Thursday 8 December 2016

Five documentaries to watch this Bank Holiday weekend

Karen Twomey

Published 29/10/2016 | 14:46

Never forget: flowers, wreaths and tributes left at Liverpool’s Anfield stadium in 1989

Staying in this Bank Holiday weekend? Here are some great documentaries you can catch up on that aren't spooky.

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Meet the Patels

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A heartwarming and hilarious look at online dating and arranged marriages as Indian-American actor Ravi Patel (Master of None) embarks on a quest to find a wife. This documentary works so well because it is shot by Ravi's filmmaker sister, Geeta Patel, and features various members of their family and friends who help him on his search for love, giving it a very organic and personal feel. A lot of documentaries focus on heavy or historical subjects, and although this examines issues like religion, it never looses it humorous tone. A great watch.

Tickled

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An unusual one, perfect for lazy Sunday mornings. It follows journalist David Farrier who intends to make a fun documentary looking at an international tickling competition. It takes some bizarre but fascinating turns as he delves deeper into the fetish event. The project was funded by Kickstarter with a donation from Stephen Fry.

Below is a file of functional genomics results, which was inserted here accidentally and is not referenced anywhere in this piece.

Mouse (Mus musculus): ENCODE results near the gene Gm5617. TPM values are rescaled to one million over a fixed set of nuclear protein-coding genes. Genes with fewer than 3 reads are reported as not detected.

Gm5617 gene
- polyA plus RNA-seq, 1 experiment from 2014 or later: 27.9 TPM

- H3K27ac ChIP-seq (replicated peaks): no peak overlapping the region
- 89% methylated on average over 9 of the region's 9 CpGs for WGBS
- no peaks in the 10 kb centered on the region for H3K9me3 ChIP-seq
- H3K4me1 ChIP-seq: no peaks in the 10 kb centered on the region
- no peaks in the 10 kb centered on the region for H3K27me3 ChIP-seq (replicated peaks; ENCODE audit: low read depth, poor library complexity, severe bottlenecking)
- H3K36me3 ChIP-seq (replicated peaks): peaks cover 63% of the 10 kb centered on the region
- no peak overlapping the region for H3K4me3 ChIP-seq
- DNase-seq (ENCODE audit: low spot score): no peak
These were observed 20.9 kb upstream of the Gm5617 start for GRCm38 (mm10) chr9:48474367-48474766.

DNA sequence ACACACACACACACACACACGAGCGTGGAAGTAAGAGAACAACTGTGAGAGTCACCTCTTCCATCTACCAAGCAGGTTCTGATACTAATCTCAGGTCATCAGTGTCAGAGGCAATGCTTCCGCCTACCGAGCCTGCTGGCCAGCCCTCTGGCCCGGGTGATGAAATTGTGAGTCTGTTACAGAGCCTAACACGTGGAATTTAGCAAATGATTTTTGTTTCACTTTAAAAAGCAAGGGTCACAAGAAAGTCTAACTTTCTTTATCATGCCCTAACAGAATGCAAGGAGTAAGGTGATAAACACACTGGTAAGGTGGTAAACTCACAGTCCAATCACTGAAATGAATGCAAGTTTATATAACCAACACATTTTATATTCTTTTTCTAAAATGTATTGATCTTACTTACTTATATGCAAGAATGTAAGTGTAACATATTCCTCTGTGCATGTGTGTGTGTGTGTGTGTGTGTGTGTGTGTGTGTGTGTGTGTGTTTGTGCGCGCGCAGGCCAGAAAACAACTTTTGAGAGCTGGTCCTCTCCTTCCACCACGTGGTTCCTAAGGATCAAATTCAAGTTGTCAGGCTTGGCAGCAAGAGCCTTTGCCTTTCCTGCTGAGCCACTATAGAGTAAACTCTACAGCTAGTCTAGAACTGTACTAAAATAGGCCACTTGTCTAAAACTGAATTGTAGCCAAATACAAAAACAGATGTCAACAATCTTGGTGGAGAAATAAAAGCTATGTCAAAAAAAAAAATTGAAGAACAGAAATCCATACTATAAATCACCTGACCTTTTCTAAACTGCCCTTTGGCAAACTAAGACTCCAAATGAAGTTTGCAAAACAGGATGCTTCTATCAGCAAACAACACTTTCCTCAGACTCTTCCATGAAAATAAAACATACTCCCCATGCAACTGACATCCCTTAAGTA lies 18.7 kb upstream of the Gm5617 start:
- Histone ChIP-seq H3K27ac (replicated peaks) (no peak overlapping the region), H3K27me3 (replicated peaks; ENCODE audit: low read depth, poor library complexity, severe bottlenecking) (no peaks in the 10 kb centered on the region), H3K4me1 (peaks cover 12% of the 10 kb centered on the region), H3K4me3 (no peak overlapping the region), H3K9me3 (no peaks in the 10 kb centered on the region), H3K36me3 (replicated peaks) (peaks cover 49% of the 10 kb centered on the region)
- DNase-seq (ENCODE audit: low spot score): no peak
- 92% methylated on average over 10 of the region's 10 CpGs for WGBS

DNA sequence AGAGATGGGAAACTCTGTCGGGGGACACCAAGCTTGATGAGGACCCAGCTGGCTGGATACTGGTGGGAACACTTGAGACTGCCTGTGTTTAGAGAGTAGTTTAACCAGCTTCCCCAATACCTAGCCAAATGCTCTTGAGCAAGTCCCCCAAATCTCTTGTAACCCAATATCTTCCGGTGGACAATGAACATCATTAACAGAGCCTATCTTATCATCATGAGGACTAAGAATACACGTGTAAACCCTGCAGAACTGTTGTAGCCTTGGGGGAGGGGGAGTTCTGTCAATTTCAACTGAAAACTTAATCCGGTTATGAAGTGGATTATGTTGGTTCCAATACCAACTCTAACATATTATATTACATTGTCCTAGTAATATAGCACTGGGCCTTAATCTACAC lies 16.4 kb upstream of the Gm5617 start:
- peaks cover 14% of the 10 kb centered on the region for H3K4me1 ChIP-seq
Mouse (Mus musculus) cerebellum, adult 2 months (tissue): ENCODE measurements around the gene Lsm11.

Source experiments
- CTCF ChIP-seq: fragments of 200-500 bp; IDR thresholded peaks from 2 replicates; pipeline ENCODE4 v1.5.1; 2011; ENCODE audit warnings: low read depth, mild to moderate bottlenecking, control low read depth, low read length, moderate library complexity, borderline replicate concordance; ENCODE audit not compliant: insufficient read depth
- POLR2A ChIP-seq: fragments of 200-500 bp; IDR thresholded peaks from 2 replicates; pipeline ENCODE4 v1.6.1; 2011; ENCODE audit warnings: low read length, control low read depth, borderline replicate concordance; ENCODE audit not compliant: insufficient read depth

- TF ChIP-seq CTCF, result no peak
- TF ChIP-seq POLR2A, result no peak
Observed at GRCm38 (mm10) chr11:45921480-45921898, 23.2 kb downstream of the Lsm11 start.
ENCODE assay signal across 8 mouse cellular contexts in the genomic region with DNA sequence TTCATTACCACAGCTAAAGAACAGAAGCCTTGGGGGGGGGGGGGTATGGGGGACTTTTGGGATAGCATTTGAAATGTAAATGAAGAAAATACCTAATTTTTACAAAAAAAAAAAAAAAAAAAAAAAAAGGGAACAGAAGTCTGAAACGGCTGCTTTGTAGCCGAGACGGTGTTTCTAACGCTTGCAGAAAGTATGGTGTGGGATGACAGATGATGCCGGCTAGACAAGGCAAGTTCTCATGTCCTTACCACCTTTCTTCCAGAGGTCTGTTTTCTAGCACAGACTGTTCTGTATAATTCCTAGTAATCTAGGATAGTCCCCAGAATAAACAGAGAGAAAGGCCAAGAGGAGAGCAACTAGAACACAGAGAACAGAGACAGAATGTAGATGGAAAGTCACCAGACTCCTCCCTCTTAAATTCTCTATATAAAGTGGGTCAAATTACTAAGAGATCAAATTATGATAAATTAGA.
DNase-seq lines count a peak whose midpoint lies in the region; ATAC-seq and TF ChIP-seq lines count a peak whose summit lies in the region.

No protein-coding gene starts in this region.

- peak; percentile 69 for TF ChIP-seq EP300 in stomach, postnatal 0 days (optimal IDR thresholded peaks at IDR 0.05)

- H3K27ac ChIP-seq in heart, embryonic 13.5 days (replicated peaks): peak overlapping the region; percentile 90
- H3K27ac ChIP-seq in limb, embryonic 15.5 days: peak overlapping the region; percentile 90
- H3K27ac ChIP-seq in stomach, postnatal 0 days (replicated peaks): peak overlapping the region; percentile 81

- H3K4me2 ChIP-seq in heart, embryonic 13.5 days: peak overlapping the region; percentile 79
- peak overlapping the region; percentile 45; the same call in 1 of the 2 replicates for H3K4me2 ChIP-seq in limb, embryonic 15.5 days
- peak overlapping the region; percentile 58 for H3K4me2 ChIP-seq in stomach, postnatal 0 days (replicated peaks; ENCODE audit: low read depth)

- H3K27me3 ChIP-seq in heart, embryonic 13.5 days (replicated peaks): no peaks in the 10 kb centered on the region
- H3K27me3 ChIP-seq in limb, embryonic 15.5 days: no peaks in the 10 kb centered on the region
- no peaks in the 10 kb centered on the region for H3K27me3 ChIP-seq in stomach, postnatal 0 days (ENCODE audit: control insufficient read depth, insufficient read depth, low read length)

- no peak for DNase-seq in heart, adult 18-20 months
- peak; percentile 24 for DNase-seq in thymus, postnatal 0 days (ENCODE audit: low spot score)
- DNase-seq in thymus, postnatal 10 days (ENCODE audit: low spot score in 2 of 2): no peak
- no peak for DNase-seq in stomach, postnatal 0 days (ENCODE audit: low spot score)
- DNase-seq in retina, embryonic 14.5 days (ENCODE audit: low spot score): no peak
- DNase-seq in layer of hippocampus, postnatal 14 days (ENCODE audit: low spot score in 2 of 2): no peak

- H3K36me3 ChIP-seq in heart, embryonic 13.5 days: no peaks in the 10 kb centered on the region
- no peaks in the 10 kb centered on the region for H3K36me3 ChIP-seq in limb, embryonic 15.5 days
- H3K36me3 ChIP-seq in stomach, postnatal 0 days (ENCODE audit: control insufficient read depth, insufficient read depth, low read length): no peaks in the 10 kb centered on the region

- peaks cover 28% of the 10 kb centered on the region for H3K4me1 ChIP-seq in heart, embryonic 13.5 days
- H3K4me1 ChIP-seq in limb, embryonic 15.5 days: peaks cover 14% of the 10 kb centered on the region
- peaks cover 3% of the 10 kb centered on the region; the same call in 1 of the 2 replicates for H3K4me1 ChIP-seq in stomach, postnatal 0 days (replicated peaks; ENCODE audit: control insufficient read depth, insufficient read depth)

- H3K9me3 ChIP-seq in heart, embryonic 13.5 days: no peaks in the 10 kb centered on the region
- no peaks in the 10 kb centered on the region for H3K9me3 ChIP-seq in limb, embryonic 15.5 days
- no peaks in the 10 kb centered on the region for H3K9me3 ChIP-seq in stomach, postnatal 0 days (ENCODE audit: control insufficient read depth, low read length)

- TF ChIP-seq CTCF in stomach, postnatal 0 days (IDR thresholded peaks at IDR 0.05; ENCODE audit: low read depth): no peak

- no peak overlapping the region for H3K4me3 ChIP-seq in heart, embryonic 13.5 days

OJ Simpson - Made in America

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It may be OJ overload this year following the fantastic Oj Vs the People American Crime Story show but this is gives a refreshingly different angle. This five-part (eight hour) series takes and an in-depth look at OJ's life and trial. More than anything though it is an unflinching look at the role class politics and race played in what was (and still is) the most high profile case in american history. A gripping story masterfully told.

She's Beautiful When She's Angry

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This documentary tells the story of the incredible women who formed the feminist movement of the 1960s and 1970s. It goes between footage from the past and present day on the women's fight for equal rights, focusing mostly on abortion and childcare rights. Even though this is about events which took place 50 years ago, it is still frighteningly relevant today.

Hillsborough

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This is documentary isn't and easy watch but it's a necessary one. The BBC documentary replays the events of the 1989 Hillsborough disaster and follows the families and survivors on their 26-year fight for justice. It's a shocking and devastating look at the tragic event and subsequent police cover ups.

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